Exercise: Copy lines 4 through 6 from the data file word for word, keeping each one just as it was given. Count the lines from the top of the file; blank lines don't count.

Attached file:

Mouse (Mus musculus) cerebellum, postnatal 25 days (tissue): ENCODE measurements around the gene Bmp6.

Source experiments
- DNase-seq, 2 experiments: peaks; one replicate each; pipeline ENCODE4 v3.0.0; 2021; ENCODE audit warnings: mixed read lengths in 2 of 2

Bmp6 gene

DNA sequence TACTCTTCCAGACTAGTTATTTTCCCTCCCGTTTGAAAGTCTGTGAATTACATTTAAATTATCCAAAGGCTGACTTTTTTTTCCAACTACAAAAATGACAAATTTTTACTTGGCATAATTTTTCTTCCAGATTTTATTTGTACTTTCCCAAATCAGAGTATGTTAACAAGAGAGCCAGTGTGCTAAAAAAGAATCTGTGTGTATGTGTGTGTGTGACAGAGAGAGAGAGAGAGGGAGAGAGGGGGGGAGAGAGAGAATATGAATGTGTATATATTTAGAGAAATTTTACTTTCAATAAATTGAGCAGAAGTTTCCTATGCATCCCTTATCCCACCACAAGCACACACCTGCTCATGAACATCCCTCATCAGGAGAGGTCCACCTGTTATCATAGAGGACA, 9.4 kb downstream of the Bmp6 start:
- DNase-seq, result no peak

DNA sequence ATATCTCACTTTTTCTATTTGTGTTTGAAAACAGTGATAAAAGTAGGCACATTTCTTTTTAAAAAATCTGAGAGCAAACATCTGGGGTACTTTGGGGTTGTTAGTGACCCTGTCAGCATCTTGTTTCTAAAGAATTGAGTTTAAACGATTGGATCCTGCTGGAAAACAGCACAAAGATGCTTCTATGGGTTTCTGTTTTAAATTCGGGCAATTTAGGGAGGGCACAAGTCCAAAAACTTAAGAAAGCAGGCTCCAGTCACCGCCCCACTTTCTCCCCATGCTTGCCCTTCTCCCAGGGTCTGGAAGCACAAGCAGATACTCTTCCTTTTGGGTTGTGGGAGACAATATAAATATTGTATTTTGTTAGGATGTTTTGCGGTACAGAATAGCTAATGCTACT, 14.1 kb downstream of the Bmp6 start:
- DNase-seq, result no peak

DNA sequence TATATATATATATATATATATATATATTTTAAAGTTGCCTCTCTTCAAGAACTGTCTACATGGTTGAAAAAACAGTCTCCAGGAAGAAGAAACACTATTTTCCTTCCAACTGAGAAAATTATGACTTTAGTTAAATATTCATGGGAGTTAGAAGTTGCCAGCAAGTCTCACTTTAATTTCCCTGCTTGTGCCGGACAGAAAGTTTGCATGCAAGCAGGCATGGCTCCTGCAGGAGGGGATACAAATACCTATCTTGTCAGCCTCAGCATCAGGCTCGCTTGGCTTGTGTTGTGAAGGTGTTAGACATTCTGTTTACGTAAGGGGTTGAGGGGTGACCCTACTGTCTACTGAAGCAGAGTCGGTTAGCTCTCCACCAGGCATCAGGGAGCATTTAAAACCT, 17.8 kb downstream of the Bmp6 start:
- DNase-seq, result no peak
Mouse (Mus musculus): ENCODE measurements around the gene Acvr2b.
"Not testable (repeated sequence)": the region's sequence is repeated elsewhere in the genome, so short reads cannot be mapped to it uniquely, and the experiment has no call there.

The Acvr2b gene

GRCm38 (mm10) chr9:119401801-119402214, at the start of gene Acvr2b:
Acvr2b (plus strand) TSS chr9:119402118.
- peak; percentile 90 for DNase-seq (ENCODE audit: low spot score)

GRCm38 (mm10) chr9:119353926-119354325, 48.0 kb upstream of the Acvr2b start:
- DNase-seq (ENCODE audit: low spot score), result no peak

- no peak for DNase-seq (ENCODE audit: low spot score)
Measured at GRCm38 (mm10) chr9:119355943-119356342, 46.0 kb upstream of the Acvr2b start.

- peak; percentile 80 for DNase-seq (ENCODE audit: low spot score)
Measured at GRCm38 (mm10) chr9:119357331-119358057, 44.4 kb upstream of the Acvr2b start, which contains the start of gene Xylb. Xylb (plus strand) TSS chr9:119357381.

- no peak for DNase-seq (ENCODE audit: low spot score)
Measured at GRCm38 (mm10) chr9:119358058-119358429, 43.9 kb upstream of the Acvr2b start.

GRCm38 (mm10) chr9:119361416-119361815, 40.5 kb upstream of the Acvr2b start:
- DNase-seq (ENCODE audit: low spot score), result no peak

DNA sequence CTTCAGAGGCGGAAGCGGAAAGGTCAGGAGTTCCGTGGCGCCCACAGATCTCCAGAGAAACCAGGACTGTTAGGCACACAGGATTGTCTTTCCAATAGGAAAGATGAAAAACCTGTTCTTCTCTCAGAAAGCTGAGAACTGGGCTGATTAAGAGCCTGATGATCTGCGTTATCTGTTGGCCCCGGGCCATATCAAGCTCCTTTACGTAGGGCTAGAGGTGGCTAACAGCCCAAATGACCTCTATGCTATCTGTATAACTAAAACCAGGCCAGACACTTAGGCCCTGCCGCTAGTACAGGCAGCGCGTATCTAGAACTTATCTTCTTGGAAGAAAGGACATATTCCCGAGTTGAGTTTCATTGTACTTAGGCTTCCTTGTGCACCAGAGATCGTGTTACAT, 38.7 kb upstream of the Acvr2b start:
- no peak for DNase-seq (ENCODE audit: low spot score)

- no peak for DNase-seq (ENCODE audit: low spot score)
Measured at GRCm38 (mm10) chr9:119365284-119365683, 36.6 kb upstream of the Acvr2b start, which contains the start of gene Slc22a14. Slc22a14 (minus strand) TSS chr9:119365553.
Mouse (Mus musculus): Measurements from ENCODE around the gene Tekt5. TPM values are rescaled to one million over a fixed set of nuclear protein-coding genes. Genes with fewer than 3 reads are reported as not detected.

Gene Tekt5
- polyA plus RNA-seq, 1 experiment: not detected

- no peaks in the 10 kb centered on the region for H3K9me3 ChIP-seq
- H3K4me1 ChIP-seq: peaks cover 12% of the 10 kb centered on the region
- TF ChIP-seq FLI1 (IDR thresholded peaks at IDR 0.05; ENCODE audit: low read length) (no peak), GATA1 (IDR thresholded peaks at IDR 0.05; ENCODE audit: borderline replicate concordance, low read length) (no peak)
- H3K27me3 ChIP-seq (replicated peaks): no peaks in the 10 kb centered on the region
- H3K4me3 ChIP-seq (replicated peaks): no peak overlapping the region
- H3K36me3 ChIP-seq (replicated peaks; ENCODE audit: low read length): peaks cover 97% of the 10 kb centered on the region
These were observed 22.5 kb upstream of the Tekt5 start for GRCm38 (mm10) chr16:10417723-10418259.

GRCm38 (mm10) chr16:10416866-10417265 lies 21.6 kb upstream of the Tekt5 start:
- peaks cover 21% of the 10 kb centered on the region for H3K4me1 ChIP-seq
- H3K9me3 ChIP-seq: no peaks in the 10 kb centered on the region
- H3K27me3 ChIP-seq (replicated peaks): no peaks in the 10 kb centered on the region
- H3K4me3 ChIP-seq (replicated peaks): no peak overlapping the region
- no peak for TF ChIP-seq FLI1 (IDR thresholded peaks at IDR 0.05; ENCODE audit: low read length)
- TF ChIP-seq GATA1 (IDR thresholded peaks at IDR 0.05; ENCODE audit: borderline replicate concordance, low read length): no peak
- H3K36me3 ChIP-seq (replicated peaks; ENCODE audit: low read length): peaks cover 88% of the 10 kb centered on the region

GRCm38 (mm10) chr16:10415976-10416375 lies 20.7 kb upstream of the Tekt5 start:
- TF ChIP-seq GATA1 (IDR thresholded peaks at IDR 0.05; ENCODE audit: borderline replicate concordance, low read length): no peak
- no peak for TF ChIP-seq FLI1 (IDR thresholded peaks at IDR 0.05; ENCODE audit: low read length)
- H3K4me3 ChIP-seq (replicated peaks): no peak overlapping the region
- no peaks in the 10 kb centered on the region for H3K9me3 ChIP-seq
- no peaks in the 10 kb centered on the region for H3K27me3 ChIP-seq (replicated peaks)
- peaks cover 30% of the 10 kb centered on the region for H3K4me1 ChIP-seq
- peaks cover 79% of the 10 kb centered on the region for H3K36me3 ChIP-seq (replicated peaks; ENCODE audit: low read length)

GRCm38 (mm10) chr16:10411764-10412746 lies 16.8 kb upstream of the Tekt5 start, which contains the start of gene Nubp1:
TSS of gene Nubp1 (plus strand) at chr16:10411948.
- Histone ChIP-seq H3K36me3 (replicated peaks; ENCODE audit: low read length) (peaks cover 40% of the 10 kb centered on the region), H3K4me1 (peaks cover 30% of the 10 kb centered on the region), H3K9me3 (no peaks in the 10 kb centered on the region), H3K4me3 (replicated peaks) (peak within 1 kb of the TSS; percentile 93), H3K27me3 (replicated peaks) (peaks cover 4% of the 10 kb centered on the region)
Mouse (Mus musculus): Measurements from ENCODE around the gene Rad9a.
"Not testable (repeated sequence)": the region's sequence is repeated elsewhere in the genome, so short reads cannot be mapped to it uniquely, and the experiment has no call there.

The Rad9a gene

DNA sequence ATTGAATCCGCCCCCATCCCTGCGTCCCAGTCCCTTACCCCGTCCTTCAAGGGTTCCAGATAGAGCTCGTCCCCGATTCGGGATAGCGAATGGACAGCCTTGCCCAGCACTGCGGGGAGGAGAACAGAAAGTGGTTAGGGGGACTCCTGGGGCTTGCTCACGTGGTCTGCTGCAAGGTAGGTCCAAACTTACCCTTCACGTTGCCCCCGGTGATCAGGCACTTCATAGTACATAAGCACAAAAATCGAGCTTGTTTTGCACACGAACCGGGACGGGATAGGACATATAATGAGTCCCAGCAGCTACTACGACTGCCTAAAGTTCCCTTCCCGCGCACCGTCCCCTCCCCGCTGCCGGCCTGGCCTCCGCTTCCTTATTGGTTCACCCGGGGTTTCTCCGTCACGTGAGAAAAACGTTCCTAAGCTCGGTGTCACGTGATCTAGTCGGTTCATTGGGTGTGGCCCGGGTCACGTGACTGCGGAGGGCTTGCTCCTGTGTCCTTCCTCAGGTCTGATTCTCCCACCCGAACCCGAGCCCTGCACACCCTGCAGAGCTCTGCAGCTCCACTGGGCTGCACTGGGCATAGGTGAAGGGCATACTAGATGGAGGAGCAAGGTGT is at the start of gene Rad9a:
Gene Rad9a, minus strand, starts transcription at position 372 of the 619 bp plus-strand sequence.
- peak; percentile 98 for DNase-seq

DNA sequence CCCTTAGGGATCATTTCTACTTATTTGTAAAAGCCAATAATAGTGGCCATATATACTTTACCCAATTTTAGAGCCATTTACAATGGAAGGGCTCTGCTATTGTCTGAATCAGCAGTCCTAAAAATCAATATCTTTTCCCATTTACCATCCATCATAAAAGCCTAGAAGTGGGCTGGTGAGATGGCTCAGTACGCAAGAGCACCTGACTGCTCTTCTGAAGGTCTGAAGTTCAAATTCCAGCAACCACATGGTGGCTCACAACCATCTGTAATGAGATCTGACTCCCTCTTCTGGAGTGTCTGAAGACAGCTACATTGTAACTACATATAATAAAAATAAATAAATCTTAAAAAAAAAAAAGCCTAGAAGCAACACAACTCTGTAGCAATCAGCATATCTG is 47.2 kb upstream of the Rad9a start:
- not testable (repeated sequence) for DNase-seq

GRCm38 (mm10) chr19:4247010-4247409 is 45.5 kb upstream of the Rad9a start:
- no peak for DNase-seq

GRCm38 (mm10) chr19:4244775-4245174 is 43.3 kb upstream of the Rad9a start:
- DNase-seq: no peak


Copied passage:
Bmp6 gene

DNA sequence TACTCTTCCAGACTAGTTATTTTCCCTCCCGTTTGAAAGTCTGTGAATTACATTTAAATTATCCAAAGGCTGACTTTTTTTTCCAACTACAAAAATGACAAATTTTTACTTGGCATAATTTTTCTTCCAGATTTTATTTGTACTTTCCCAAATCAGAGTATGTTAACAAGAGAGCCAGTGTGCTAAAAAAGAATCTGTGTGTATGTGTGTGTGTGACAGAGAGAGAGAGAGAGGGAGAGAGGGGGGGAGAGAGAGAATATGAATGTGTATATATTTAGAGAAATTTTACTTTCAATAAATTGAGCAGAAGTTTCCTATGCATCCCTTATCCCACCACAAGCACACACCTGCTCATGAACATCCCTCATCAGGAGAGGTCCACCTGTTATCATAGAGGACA, 9.4 kb downstream of the Bmp6 start:
- DNase-seq, result no peak